And an avoidance strategy will result in the absence of specific details in your story about your. . Someone will say, how was your childhood? And you'll say, it's good. And they'll say, well, what was good about it? And you'll go, I mean, there's nothing bad. This lack of story will influence your capacity to sit in the feelings that your children will have, and to be able to respond to them in ways that are affirming and supportive instead of dismissive or shutdown.

If you grew up in a home where caregivers were intermittently available, meaning maybe you had a parent that could be really loving and warm and supportive, but they worked a ton and so they weren't always there, and so you relied on another parent who wasn't that way, or maybe you had a parent who when they were drinking, they were really loving, but not when they weren't, or vice versa.

They were really loving when they weren't drinking, not when they weren't. You had this experience of never knowing whether or not you were going to get. What we know is that you likely have a very confused narrative about yourself. So feeling like it might have been your fault or you were unworthy, blaming yourself for things that you couldn't control or predict.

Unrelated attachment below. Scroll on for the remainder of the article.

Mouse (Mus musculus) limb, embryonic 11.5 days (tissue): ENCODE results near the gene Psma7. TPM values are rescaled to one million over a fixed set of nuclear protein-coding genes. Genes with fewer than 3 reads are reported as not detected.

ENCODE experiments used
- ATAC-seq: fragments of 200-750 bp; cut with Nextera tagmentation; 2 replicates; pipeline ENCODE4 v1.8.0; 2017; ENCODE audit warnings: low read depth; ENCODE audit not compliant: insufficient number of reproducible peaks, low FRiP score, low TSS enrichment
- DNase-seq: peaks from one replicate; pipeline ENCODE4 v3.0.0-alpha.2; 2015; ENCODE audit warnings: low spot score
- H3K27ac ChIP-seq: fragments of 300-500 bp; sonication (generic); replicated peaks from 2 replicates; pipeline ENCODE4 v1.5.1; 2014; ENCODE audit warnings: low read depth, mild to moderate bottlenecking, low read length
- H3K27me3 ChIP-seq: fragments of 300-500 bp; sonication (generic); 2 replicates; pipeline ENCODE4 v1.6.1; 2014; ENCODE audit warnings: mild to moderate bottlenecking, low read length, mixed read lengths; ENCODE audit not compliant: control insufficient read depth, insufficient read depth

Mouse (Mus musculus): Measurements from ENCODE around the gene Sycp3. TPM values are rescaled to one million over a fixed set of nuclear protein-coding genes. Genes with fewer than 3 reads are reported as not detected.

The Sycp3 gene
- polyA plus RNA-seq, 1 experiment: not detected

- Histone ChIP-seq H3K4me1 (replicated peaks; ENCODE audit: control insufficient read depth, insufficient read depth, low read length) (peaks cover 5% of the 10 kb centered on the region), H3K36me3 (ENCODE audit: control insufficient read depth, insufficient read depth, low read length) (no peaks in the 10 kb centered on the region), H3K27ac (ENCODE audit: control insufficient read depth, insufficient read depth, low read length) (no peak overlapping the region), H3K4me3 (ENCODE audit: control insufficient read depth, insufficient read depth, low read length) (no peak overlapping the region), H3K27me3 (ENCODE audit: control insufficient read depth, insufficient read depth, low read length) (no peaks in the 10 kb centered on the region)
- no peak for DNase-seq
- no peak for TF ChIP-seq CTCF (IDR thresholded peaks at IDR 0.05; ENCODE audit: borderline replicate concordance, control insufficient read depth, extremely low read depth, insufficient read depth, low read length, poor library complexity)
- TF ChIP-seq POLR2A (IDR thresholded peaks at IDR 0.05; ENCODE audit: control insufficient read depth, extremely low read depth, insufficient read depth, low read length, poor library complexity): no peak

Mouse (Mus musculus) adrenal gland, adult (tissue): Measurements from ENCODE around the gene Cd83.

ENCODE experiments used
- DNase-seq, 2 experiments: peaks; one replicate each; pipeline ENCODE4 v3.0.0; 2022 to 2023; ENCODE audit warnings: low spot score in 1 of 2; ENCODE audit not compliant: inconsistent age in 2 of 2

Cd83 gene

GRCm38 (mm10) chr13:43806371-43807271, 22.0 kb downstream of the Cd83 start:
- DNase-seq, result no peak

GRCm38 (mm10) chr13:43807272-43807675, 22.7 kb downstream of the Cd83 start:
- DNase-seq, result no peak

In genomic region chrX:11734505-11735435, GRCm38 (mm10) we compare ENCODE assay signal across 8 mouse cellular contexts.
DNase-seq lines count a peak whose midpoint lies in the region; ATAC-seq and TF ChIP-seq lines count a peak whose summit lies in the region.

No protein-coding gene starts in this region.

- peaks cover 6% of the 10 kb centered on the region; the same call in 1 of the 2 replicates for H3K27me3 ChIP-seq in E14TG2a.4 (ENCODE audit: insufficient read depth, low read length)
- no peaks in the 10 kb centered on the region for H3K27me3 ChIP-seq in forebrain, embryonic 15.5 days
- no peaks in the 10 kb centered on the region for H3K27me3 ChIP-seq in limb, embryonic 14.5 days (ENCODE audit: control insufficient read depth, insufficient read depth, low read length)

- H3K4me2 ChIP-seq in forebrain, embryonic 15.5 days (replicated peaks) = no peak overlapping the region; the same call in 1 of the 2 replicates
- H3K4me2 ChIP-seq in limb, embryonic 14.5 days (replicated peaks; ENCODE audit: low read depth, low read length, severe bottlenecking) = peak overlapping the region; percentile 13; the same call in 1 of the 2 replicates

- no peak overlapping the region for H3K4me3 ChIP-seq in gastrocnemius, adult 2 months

And in the very hardest category of all, if you had caregivers who were abusive or extremely neglectful of your body and your needs, you probably have some immensely harsh inner narratives about. Off. The most effective way we know for these things to be resolved is for you to have a safe, loving, caring space where you get to process your experiences and begin to rethink them.

Rework them in your narrative to look back at that younger part of you and go, oh, I was doing the best I could, and the people who were available to me weren't able to help me. That doesn't mean I was bad or wrong or too much, it means my environment wasn't able to give me what I. , you might be able to do this with a partner or a friend if your story or narrative is maybe lower on the spectrum of trauma.

If you have a lot of pain as, as you're listening to me, if you're noticing a lot of pain rising in your body, I really hope you will go find a therapist or somebody who can sit with you and help you work through those stories. The two components of knowing your story are being able. , acknowledge what it was that happened and to talk about it and rework that narrative and to allow yourself to feel the grief that is there.

Because all of us long, all of us long to have caregivers who are in tune with us, in sync with us, and able to accurately meet our needs and help us feel secure and safe If you are reviewing this and recognizing like, Ooh, there's a lot there. My workbook is gonna be coming out in January of 2024. I wish it was coming out sooner, but it's coming out January, 2024, and I will help you walk through in that guided workbook, all of the things to help you reflect and grieve, and then begin to learn the skills that help you heal from that insecure attachment experience between now and then.

The Book Parenting From The Inside Out by Dan Siegel and Mary Hartsell. Really great resource for beginning to reflect on how you grew up and what that was like, and understanding some of the research on why doing this is helpful.